The look on Kampmann’s face was priceless when Bruce Buffer read the first score: 29-28 Story. Resignation blanketed his body. He was convinced that he was about to be robbed yet again. Luckily for him, the other two judges got it right.

Kampmann’s last three fights perfectly illustrate why White always urges fighters not to leave the outcome in the hands of the judges. Kampmann should probably start focusing on stopping opponents, if he wants to steer clear from controversy going forward because his style, while extremely effective, obviously doesn’t appeal to many judges, for some unknown reason.


Stephan Bonnar will forever be linked to Forrest Griffin for their 2005 Fight of the Century. On that night, Bonnar proved to the world that he was one of the most courageous, committed fighters in the sport. He walked through the fires of hell trying to find a way to win against Griffin. It wasn’t to be, but that fight helped propel mixed martial arts to where it is today, in terms of main stream appeal.

Since that night, Bonnar has repeatedly engaged in rock’em, sock’em robots-type battles. He stands and slugs, often to his own detriment and certainly with no regard to his personal safety or career longevity. The one notable exception was when he faced crazy slugger James Irvin two fights after his 2005 bout with Griffin. Knowing that he was overmatched on the feet, Bonnar used ground skills learned from the legendary Carlson Gracie to take the fight to the ground, control the action and submit his foe.

Bonnar did the same thing to Kyle Kingsbury on Saturday night, minus the submission. It was, in my opinion, Bonnar’s most impressive victory in the UFC. He could have easily reverted to his old slugfest ways. The crowd was screaming for that. Heck, I was waiting for it. But Kingsbury had a shot at beating him in that type of a fight because he has show-stopping power in his strikes. Kingsbury had no shot at all at defeating Bonnar from his back, so that is precisely where Bonnar put him for three rounds.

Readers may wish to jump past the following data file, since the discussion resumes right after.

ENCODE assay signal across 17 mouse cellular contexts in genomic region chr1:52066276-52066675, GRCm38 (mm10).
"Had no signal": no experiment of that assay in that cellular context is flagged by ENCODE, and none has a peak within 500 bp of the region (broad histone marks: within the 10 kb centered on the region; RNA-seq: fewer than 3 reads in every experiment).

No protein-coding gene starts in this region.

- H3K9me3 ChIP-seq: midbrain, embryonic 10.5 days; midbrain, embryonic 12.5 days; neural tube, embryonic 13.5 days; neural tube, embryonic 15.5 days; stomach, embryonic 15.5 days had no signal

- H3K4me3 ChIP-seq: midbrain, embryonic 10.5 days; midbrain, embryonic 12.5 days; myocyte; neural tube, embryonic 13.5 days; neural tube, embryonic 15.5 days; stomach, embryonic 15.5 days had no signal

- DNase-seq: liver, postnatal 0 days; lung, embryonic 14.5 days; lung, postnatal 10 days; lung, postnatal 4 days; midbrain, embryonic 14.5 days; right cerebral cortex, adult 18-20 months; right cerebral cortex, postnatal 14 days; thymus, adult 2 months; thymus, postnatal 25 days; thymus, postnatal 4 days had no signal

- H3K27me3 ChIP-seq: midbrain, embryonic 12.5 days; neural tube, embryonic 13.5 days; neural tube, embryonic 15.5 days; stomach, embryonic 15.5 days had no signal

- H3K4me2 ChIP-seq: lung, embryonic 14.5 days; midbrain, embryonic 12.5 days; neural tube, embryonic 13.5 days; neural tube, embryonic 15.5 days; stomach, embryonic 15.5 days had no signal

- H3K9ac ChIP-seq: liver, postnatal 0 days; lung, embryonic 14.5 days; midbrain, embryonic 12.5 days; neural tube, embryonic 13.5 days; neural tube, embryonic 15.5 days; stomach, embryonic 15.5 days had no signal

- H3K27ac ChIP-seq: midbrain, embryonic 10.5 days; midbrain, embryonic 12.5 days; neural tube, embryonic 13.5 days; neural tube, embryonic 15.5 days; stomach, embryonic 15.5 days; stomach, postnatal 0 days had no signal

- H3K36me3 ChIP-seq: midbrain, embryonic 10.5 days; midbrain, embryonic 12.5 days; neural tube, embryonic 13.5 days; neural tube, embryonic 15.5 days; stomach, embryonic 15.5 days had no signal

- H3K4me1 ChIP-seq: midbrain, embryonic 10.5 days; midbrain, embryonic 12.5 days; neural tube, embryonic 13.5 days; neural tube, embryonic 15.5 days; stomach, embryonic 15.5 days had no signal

It was a brilliant game plan and even better execution. It was also proof that Bonnar remains a highly skilled mixed martial artist who can do some damage in the 205-pound division, if he continues fighting with his head, as much as he fights with his heart.


Ryan Bader knew that his bout with Jason Brilz was a major turning point in his career. After 13 consecutive wins to start his career, Bader was on the verge of legitimate title contender status when he ran into Jon Jones back in February. The former Arizona State University wrestling star suffered his first career loss against Jones. He was dominated in every aspect of the game on that night.

Five months later, he stepped into the Octagon to face former 205-pound champion Tito Ortiz. It was a bout that many believed would serve as Ortiz’s UFC swan song. Bader was a younger, more powerful version of Ortiz. A win over the former champion would erase the memory of his first career loss.

It wasn’t to be. Ortiz scored a dramatic submission win in less than two minutes, after rocking his foe with a right hand seemingly out of nowhere.

With back-to-back losses on his resume, Bader was in a bad spot heading into Saturday night’s bout with Brilz. Another loss would temporarily remove him from relevance in the light heavyweight division and almost surely require a fight or two in the sport’s smaller shows to try and earn his way back onto the UFC roster. That is serious pressure for any fighter.

Bader responded with the most dominant performance of his UFC career. It took him only 77 seconds to stop Brilz with a thunderous right hand. That beat his personal UFC knockout record by 61 seconds. Not a bad time to come up with a career-best effort.